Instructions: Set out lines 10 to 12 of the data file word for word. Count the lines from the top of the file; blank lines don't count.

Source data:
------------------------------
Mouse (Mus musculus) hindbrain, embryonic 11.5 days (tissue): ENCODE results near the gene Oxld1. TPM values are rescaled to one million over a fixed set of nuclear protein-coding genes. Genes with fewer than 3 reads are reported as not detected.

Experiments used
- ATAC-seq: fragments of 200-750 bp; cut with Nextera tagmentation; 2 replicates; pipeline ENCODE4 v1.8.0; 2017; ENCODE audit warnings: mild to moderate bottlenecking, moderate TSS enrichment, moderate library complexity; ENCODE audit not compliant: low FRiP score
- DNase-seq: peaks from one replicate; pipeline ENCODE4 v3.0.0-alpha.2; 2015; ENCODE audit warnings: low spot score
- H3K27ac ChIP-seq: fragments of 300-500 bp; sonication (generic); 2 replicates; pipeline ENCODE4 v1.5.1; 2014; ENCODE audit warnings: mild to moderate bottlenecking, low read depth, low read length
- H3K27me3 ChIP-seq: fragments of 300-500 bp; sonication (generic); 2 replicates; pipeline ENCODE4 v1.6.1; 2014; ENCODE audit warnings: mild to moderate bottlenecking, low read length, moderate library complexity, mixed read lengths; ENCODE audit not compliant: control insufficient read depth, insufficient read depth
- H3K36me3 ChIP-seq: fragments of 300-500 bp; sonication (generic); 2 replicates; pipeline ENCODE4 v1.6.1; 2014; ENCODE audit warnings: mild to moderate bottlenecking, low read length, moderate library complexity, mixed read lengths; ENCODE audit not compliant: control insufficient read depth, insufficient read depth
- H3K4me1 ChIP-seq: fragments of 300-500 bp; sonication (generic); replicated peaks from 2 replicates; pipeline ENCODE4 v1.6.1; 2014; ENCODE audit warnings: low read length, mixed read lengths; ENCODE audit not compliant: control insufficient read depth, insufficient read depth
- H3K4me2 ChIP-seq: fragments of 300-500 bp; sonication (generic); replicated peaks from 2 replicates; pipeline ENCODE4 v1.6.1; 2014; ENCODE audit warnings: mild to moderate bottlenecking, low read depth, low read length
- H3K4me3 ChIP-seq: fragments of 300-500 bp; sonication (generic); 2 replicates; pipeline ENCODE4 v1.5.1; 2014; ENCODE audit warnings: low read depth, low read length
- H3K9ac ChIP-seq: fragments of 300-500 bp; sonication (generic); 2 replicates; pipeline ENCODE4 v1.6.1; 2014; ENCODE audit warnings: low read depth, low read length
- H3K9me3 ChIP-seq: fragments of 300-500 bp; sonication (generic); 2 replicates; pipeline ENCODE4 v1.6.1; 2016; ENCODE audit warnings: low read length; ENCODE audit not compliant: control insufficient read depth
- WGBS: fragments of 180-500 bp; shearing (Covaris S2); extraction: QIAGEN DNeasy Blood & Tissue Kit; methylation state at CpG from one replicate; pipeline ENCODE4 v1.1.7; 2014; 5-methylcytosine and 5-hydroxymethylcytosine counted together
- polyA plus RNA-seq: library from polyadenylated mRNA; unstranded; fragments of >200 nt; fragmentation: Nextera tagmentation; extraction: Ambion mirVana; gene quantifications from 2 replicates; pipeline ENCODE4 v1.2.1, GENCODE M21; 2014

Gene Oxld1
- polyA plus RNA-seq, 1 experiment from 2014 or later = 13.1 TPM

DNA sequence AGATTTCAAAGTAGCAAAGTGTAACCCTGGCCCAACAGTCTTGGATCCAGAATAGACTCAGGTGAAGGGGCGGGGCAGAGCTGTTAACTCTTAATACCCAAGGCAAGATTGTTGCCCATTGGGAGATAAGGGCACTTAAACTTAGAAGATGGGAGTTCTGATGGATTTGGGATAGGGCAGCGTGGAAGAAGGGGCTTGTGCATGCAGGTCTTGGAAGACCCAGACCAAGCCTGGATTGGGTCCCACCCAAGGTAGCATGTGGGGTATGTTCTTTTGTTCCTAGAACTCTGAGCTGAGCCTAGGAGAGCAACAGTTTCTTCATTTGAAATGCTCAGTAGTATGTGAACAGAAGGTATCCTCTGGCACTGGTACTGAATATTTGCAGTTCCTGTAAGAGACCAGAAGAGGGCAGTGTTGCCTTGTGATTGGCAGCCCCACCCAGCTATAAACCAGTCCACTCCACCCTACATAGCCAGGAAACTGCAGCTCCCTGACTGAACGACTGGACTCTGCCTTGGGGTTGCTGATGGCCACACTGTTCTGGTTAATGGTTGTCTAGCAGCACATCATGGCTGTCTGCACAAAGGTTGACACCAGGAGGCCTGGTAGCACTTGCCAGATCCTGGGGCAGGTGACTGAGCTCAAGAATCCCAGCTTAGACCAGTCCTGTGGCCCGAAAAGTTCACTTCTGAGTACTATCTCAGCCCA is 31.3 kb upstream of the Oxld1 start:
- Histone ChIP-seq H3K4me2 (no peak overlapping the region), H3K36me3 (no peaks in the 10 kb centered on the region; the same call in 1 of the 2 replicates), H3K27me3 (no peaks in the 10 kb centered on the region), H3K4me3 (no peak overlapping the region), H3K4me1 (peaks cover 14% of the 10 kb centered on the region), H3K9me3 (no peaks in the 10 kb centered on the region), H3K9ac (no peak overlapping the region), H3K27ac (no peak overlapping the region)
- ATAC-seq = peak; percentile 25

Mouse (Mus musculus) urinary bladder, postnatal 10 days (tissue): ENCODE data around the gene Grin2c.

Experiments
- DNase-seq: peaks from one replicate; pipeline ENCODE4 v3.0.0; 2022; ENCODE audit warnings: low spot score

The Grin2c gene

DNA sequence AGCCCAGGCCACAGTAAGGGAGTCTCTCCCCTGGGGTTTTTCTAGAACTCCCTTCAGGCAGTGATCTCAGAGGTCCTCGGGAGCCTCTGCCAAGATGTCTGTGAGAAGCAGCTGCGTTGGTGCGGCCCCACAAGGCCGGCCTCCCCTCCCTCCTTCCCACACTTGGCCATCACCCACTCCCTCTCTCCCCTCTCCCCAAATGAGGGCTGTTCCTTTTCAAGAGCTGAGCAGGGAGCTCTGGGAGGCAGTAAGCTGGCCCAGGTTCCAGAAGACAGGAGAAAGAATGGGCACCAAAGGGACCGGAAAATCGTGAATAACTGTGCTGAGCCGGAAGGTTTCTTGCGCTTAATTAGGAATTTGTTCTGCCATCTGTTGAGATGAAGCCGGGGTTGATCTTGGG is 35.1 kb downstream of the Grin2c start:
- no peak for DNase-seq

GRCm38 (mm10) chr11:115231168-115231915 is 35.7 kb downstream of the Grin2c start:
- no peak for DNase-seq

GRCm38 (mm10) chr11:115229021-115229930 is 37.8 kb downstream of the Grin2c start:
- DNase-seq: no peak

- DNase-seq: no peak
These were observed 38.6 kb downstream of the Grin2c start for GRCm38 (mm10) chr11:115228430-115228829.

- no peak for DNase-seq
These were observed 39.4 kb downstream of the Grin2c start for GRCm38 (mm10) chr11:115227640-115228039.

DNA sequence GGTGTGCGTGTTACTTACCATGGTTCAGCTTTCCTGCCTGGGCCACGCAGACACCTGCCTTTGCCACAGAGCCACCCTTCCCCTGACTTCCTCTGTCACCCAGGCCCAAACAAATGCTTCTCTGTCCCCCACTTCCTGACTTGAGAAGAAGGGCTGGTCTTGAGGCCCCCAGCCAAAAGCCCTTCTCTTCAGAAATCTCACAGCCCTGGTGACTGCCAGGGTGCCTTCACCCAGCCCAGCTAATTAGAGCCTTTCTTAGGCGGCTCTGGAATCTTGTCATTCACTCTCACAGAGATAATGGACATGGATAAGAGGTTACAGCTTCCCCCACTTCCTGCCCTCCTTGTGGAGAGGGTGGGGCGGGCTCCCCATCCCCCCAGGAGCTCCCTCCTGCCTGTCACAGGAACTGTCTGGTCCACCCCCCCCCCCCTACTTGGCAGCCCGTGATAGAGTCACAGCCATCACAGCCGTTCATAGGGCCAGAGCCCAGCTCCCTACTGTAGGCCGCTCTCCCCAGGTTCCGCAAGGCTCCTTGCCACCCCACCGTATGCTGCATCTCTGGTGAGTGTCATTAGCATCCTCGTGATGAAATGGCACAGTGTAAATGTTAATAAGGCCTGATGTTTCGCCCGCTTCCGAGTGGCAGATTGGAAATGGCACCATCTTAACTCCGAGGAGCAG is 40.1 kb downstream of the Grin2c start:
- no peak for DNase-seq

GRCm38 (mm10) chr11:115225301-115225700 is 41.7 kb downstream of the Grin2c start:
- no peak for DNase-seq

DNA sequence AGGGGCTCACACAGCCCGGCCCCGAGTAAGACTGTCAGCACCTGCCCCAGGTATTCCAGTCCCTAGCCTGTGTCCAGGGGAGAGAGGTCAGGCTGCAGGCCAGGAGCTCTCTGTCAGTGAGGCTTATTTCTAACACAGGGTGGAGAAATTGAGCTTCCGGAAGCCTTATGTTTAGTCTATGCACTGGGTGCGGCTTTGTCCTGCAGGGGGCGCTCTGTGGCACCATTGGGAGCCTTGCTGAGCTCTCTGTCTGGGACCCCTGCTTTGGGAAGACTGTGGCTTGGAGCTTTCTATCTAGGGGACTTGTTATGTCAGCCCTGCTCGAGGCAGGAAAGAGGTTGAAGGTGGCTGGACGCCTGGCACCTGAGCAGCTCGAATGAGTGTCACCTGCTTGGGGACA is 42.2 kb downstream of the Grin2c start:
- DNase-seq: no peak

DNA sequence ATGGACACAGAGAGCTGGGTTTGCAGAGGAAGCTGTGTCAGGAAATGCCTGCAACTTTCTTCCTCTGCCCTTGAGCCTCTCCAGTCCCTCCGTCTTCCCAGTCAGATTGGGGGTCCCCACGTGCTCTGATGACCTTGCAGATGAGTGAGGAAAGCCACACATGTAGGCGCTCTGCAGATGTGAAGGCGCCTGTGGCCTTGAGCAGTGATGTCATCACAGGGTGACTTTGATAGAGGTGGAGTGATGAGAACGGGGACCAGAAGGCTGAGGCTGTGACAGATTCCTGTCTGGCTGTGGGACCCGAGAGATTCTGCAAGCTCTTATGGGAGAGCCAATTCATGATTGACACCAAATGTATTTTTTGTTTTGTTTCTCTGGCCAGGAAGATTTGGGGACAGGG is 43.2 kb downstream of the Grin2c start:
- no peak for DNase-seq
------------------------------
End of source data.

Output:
- H3K4me3 ChIP-seq: fragments of 300-500 bp; sonication (generic); 2 replicates; pipeline ENCODE4 v1.5.1; 2014; ENCODE audit warnings: low read depth, low read length
- H3K9ac ChIP-seq: fragments of 300-500 bp; sonication (generic); 2 replicates; pipeline ENCODE4 v1.6.1; 2014; ENCODE audit warnings: low read depth, low read length
- H3K9me3 ChIP-seq: fragments of 300-500 bp; sonication (generic); 2 replicates; pipeline ENCODE4 v1.6.1; 2016; ENCODE audit warnings: low read length; ENCODE audit not compliant: control insufficient read depth